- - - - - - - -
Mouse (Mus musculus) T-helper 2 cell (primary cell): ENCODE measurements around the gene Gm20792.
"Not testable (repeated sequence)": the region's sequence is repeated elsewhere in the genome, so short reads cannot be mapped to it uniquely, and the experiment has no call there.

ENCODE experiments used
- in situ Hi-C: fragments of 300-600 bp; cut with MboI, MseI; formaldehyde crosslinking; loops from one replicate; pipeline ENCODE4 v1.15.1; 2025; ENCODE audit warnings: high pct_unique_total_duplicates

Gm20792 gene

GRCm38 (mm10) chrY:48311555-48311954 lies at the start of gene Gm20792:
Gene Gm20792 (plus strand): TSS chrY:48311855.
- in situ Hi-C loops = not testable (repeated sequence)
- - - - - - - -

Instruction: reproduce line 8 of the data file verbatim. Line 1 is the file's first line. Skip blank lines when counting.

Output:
- in situ Hi-C loops = not testable (repeated sequence)